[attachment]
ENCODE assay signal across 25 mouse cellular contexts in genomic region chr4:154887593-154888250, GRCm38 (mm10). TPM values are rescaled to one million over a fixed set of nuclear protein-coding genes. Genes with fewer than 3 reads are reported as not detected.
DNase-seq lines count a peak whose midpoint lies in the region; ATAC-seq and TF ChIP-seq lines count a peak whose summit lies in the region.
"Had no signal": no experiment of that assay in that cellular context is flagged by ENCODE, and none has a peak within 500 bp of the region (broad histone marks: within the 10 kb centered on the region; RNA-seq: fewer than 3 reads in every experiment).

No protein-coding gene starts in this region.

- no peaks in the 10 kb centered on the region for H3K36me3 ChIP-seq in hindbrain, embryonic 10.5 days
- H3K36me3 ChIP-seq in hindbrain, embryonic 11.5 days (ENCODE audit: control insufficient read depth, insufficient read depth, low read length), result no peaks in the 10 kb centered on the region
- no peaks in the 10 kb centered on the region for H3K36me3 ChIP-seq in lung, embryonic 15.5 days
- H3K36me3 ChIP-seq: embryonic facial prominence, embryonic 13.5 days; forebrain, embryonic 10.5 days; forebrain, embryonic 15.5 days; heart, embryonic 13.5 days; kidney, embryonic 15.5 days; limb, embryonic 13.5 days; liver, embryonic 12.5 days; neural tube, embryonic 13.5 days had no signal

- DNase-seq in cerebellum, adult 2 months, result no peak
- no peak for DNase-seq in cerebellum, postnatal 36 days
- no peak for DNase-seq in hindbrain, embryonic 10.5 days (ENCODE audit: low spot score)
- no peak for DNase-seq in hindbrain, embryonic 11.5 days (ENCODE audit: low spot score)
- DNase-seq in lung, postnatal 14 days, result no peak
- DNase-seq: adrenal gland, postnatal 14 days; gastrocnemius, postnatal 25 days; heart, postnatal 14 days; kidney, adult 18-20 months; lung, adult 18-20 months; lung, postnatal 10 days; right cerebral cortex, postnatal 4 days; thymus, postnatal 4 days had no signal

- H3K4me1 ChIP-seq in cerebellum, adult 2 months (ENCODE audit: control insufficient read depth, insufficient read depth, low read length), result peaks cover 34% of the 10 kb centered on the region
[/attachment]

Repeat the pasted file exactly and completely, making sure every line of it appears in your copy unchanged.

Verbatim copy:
ENCODE assay signal across 25 mouse cellular contexts in genomic region chr4:154887593-154888250, GRCm38 (mm10). TPM values are rescaled to one million over a fixed set of nuclear protein-coding genes. Genes with fewer than 3 reads are reported as not detected.
DNase-seq lines count a peak whose midpoint lies in the region; ATAC-seq and TF ChIP-seq lines count a peak whose summit lies in the region.
"Had no signal": no experiment of that assay in that cellular context is flagged by ENCODE, and none has a peak within 500 bp of the region (broad histone marks: within the 10 kb centered on the region; RNA-seq: fewer than 3 reads in every experiment).

No protein-coding gene starts in this region.

- no peaks in the 10 kb centered on the region for H3K36me3 ChIP-seq in hindbrain, embryonic 10.5 days
- H3K36me3 ChIP-seq in hindbrain, embryonic 11.5 days (ENCODE audit: control insufficient read depth, insufficient read depth, low read length), result no peaks in the 10 kb centered on the region
- no peaks in the 10 kb centered on the region for H3K36me3 ChIP-seq in lung, embryonic 15.5 days
- H3K36me3 ChIP-seq: embryonic facial prominence, embryonic 13.5 days; forebrain, embryonic 10.5 days; forebrain, embryonic 15.5 days; heart, embryonic 13.5 days; kidney, embryonic 15.5 days; limb, embryonic 13.5 days; liver, embryonic 12.5 days; neural tube, embryonic 13.5 days had no signal

- DNase-seq in cerebellum, adult 2 months, result no peak
- no peak for DNase-seq in cerebellum, postnatal 36 days
- no peak for DNase-seq in hindbrain, embryonic 10.5 days (ENCODE audit: low spot score)
- no peak for DNase-seq in hindbrain, embryonic 11.5 days (ENCODE audit: low spot score)
- DNase-seq in lung, postnatal 14 days, result no peak
- DNase-seq: adrenal gland, postnatal 14 days; gastrocnemius, postnatal 25 days; heart, postnatal 14 days; kidney, adult 18-20 months; lung, adult 18-20 months; lung, postnatal 10 days; right cerebral cortex, postnatal 4 days; thymus, postnatal 4 days had no signal

- H3K4me1 ChIP-seq in cerebellum, adult 2 months (ENCODE audit: control insufficient read depth, insufficient read depth, low read length), result peaks cover 34% of the 10 kb centered on the region